<statetype name="buttonitem">
        <state name="active">
            <area>0,0,100%,50</area>
            <imagetype name="buttonbackground">
                <filename>widebuttonbackground.png</filename>
            </imagetype>
            <textarea name="buttontext">
                <area>5,10,85%,30</area>
                <font>newsfont</font>
                <cutdown>yes</cutdown>
                <align>allcenter</align>
            </textarea>
            <statetype name="buttoncheck">
                <position>92%,11</position>
                <state type="off">
                    <imagetype name="checkoff">
                        <filename>lb-check-empty.png</filename>
                    </imagetype>
                </state>
                <state type="half">
                   <imagetype name="checkhalf">
                        <filename>lb-check-half.png</filename>
                    </imagetype>
                </state>
                <state type="full">
                    <imagetype name="checkfull">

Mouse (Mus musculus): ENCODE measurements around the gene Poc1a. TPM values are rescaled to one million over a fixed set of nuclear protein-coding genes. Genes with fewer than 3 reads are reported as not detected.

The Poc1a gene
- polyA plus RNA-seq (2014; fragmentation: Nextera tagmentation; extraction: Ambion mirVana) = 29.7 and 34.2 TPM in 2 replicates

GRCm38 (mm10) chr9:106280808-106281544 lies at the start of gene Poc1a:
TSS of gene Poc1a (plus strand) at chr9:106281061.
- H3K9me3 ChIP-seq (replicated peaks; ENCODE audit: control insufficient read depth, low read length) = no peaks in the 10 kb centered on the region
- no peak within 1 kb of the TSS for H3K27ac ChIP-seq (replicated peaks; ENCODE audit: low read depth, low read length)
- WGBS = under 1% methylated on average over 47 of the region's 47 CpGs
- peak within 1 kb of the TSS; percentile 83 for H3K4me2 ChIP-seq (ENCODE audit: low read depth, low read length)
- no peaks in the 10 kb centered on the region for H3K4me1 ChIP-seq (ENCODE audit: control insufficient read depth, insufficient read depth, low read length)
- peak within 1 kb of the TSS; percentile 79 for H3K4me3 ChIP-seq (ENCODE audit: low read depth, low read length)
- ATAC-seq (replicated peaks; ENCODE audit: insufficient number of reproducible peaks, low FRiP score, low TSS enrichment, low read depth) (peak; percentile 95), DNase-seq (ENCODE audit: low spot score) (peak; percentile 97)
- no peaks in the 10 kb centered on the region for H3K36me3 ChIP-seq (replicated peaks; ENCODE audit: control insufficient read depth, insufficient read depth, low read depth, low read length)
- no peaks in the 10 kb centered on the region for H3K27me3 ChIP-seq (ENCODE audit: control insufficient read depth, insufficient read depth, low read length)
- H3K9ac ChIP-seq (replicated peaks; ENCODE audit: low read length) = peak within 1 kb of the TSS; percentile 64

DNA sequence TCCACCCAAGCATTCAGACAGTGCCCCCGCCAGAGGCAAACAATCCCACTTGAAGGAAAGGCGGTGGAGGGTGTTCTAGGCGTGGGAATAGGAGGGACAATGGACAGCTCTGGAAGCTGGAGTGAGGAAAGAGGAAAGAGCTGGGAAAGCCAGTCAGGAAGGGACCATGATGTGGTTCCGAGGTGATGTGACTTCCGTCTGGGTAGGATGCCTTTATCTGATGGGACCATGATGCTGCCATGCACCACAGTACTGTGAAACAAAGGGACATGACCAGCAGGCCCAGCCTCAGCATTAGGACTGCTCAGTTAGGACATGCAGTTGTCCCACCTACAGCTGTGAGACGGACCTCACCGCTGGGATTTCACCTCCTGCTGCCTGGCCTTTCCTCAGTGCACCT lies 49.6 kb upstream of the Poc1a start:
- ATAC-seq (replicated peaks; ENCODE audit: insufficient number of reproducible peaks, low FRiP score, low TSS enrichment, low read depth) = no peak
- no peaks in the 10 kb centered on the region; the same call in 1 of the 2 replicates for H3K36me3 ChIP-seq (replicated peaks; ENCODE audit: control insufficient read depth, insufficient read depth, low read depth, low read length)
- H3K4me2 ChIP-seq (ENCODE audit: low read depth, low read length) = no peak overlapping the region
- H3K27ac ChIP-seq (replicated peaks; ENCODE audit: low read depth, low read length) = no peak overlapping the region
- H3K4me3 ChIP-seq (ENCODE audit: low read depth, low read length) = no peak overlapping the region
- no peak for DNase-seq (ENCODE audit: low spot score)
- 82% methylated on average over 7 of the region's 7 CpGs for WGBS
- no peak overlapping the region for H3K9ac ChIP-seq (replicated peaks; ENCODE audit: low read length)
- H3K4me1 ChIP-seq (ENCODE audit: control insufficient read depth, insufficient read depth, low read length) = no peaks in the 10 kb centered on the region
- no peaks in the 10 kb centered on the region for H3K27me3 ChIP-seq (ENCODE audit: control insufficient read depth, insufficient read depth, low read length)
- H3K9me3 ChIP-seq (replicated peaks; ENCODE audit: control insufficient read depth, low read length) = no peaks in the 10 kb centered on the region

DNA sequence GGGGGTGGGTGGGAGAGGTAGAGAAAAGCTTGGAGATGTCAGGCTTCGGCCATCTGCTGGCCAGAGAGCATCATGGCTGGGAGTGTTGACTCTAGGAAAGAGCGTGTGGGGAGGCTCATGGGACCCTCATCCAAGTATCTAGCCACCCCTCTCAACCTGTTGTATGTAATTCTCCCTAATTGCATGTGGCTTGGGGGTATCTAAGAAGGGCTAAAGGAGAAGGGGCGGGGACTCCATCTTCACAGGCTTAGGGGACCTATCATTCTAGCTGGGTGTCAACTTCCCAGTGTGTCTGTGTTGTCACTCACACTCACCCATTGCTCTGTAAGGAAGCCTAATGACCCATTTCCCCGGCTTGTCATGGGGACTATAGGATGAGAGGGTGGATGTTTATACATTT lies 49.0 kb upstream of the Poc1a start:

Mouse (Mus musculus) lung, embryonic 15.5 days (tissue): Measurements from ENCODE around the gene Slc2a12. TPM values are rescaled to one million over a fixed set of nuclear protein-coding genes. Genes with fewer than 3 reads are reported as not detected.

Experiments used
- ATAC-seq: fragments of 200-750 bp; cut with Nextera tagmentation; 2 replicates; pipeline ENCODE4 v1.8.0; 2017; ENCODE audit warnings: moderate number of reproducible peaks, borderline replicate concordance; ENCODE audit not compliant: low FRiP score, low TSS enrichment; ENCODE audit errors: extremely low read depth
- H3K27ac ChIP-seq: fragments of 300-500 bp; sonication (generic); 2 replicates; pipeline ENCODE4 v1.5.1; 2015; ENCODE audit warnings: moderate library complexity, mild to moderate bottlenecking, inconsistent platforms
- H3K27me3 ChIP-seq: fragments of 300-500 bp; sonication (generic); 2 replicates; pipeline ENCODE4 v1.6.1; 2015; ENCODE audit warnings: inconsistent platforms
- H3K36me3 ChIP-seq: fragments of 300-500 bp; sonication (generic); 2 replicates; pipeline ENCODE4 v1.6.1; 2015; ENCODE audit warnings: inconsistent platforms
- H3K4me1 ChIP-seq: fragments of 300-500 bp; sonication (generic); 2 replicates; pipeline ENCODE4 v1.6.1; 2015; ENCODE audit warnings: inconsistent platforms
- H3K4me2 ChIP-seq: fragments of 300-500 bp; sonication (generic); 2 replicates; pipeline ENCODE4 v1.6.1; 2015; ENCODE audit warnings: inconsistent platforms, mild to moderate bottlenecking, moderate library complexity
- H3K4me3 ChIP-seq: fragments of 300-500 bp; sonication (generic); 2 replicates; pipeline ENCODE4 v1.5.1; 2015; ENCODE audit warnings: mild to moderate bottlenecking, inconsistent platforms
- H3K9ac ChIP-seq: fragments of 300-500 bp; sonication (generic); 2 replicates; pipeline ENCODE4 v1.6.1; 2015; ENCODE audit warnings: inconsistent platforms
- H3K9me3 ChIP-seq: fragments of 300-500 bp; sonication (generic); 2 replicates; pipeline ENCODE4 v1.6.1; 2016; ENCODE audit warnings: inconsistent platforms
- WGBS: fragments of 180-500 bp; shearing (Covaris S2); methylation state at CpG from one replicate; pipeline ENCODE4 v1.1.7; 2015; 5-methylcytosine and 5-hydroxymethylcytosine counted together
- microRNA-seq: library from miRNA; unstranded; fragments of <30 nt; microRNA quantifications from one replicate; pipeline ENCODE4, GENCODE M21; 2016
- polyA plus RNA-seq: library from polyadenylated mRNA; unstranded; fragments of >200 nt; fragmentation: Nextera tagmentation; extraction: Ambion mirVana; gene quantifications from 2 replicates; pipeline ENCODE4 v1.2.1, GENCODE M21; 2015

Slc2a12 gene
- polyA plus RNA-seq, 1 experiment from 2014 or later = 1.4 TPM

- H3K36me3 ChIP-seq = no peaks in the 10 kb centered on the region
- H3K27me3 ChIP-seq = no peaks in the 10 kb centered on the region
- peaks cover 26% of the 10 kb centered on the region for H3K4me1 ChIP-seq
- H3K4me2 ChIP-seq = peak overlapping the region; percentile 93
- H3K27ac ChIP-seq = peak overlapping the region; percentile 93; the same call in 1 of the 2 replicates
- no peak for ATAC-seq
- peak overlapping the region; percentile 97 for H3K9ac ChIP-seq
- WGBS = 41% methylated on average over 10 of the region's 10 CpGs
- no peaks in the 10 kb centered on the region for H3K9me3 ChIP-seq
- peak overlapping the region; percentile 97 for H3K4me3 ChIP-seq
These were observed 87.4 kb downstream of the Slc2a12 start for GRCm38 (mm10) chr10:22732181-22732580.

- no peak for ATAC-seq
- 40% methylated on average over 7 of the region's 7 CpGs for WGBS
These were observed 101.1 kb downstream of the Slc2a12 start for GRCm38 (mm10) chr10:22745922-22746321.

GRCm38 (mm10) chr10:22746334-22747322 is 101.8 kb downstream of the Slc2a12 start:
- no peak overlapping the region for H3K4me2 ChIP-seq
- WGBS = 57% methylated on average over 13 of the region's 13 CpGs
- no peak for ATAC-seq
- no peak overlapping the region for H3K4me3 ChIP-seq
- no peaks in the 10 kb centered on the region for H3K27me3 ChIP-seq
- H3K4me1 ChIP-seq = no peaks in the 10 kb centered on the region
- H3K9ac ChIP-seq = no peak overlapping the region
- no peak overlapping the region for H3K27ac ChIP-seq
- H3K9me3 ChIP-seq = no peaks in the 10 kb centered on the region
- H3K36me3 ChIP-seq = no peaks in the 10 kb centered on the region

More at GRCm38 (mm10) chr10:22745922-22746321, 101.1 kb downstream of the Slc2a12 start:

<filename>lb-check-full.png</filename>
                    </imagetype>
                </state>
            </statetype>
            <imagetype name="buttonarrow">
                <position>92%,11</position>
                <filename>rightarrow.png</filename>
            </imagetype>
        </state>
        <state name="selected" from="active">
            <imagetype name="buttonbackground">
                <filename>widebuttonbackground_selected.png</filename>
                <alphapulse min="200" max="255" change="1"/>
            </imagetype>
        </state>
        <state name="inactive" from="active">
            <imagetype name="buttonbackground">
                <filename>widebuttonbackground_selected.png</filename>
                <alpha>127</alpha>
            </imagetype>
        </state>
    </statetype>

This looks almost exactly like our button from above!

  • We create the required statetype "buttonitem."
  • We add the required state "active."
  • In active, we create the buttonbackground imagetype (for a button that is unselected but available). The filename is widebuttonbackground.png.
  • We add a textarea widget for the text of our buttons. The area is set to use 85% of the width, and 30 pixels tall. The <cutdown> tag will truncate the text with ellipsis (...) if necessary. <align> sets the text to be centered within the button.